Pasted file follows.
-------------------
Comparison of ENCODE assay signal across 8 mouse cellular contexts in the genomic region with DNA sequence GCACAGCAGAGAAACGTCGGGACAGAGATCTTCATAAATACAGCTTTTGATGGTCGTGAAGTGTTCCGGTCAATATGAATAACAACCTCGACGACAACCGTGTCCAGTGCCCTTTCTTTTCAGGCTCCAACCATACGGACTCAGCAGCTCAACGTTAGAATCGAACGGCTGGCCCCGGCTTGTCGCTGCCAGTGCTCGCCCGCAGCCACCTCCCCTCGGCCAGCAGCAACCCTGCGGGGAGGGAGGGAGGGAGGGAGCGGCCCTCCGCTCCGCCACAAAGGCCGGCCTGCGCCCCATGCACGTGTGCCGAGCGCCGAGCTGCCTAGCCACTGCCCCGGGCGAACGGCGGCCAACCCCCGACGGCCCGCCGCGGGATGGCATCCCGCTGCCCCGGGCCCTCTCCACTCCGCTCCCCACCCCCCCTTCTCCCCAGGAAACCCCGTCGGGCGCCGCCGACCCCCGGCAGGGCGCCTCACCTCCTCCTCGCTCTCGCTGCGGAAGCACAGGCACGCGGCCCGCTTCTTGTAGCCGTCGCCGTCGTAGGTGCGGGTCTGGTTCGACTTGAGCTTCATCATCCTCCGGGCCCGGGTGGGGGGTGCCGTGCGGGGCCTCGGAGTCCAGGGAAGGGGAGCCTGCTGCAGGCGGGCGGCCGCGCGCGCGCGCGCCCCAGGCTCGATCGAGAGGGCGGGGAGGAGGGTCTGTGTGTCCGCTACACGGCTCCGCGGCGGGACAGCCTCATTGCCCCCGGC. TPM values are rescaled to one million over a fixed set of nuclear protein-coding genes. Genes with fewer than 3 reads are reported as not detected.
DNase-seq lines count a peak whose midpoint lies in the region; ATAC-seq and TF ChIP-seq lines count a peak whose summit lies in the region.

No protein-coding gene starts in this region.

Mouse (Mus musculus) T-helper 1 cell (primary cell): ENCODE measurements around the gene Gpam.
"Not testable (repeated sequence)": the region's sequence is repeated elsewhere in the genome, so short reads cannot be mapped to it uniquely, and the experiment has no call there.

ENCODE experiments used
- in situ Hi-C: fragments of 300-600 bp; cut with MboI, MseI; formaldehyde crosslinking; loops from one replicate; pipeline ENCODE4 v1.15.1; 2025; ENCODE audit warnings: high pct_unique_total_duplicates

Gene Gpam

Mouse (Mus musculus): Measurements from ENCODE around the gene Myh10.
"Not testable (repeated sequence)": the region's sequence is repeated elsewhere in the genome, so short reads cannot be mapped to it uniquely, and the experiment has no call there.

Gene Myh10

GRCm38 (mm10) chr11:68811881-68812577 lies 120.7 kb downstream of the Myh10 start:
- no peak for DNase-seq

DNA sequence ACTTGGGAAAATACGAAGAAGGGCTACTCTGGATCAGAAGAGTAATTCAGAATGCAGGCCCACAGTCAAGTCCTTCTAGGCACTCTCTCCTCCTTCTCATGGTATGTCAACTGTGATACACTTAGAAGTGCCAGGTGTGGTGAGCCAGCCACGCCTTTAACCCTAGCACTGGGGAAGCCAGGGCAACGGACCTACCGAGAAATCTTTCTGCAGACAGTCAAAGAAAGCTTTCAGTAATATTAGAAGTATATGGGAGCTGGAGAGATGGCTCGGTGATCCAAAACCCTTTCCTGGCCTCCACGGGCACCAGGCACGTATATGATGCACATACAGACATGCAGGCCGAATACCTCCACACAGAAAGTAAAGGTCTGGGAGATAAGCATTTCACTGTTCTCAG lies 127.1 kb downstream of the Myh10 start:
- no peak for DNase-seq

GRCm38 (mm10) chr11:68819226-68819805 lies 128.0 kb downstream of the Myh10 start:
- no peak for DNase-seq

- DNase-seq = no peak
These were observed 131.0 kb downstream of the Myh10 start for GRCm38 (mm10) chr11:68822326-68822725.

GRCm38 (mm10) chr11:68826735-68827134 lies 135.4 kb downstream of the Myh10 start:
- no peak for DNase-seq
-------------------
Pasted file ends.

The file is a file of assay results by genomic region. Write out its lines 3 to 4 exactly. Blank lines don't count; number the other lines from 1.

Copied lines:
No protein-coding gene starts in this region.

Mouse (Mus musculus) T-helper 1 cell (primary cell): ENCODE measurements around the gene Gpam.